Vapor intrusion (VI) is well-known to be difficult to characterize because indoor air (IA) concentrations exhibit considerable temporal and spatial variability in homes throughout impacted communities. To overcome this and other limitations, most VI science has focused on subsurface processes; however there is a need to understand the role of aboveground processes, especially building operation, in the context of VI exposure risks. This tutorial review focuses on building air exchange rates (AERs) and provides a review of literature related building AERs to inform decision making at VI sites. Commonly referenced AER values used by VI regulators and practitioners do not account for the variability in AER values that have been published in indoor air quality studies. The information presented herein highlights that seasonal differences, short-term weather conditions, home age and air conditioning status, which are well known to influence AERs, are also likely to influence IA concentrations at VI sites. Results of a 3D VI model in combination with relevant AER values reveal that IA concentrations can vary more than one order of magnitude due to air conditioning status and one order of magnitude due to house age. Collectively, the data presented strongly support the need to consider AERs when making decisions at VI sites.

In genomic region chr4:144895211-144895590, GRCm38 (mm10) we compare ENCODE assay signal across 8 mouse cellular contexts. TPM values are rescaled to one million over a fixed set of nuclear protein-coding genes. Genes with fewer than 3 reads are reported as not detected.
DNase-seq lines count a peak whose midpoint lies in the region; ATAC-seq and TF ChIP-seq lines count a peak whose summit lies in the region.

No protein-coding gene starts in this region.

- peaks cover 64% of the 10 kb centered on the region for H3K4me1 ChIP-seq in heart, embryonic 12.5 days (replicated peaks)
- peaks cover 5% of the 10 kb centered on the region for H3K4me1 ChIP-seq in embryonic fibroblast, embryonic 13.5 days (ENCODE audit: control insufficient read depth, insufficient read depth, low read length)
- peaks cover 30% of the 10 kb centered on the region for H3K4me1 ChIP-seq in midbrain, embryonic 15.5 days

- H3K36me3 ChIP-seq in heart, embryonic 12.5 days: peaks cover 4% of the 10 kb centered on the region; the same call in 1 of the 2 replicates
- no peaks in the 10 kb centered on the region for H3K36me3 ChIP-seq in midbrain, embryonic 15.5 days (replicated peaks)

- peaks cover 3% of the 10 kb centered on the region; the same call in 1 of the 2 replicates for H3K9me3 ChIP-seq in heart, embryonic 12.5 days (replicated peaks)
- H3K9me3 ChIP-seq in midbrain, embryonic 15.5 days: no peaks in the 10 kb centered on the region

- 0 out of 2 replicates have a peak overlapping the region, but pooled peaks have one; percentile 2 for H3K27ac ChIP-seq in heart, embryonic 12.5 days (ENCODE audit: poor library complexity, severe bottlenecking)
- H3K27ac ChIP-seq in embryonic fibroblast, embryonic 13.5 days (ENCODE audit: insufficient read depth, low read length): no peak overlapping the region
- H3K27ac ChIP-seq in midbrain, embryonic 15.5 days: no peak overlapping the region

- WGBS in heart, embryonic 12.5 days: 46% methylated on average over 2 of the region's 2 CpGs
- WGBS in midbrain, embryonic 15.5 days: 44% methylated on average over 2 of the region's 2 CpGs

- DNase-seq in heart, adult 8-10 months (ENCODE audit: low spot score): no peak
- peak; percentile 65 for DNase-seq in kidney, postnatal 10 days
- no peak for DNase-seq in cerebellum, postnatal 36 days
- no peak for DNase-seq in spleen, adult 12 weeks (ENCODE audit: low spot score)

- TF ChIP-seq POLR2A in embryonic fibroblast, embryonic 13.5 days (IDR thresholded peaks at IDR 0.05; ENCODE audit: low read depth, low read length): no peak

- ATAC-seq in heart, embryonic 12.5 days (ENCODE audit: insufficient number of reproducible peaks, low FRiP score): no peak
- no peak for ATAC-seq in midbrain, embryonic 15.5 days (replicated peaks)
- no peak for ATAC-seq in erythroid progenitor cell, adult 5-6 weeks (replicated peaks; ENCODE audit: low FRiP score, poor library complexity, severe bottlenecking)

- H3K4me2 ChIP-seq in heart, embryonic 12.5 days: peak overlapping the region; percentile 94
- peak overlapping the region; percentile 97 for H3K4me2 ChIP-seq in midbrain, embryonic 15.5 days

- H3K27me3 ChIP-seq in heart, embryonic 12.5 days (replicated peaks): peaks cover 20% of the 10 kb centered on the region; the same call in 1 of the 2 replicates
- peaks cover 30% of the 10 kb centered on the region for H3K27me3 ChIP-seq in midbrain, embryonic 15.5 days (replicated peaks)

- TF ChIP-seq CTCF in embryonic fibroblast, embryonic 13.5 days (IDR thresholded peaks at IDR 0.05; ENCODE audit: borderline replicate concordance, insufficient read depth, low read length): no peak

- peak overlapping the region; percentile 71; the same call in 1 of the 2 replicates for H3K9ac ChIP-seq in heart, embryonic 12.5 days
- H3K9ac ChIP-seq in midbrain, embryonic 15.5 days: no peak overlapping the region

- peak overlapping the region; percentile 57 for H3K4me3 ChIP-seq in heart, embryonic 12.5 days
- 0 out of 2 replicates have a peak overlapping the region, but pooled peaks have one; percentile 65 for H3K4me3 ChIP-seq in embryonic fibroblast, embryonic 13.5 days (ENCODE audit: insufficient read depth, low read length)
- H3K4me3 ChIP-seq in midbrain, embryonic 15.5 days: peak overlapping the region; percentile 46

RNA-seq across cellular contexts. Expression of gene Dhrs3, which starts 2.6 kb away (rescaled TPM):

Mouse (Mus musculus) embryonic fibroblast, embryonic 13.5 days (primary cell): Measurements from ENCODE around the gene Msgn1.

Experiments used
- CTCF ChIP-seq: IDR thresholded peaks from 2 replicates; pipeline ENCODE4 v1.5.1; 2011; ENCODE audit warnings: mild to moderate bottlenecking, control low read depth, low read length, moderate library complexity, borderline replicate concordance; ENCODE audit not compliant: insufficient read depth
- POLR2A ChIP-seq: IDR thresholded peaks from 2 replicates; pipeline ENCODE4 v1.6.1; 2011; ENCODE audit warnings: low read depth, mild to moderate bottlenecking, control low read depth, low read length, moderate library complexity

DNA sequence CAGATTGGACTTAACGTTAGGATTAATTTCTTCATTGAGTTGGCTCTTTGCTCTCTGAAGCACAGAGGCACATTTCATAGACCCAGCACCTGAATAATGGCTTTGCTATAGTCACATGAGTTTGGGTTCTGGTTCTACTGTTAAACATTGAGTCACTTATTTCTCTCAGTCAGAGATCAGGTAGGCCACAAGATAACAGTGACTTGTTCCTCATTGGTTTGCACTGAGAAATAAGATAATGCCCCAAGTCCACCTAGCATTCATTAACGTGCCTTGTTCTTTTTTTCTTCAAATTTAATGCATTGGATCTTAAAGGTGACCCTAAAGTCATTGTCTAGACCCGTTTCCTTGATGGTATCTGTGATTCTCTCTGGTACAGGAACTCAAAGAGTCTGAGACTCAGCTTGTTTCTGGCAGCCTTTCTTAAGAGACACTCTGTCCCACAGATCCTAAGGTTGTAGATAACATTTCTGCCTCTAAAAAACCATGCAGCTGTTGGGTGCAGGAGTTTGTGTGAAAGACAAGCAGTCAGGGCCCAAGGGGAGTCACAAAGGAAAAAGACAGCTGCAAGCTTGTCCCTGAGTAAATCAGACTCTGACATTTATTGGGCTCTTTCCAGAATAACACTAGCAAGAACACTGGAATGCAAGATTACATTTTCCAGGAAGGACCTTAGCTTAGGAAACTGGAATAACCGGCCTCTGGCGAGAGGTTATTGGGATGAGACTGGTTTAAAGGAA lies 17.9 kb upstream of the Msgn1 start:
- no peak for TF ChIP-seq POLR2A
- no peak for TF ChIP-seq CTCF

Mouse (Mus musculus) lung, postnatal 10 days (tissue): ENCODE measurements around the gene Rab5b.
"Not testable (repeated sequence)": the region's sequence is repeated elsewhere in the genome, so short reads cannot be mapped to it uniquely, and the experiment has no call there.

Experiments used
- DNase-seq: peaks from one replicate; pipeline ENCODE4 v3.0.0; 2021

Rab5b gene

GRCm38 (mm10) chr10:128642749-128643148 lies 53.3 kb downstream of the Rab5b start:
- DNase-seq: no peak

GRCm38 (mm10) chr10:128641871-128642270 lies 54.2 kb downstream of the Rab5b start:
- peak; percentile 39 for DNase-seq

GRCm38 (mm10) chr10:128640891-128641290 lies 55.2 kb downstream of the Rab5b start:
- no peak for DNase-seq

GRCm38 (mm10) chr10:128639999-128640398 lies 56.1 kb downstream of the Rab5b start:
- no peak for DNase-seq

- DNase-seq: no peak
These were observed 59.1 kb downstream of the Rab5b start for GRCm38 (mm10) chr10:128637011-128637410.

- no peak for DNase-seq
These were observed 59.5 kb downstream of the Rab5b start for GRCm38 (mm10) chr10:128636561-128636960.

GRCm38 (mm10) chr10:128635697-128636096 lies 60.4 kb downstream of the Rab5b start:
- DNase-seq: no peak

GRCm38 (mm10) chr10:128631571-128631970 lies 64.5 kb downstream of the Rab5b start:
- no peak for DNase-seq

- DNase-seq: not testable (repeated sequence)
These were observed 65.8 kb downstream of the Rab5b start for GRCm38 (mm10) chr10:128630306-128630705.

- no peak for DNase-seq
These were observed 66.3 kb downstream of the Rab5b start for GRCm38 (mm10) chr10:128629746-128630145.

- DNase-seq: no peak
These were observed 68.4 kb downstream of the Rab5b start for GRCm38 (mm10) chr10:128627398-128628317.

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Published in Environmental Science: Processes & Impacts, v. 19, issue 2, p. 87-100.

This journal is © The Royal Society of Chemistry 2017

The copyright holder has granted the permission for posting the article here.

The document available for download is the authors' post-peer-review final draft of the article.

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The project described was supported by Grant Number P42ES007380 (University of Kentucky Superfund Research Program) from the National Institute of Environmental Health Sciences and by Grant Number 1452800 from the National Science Foundation.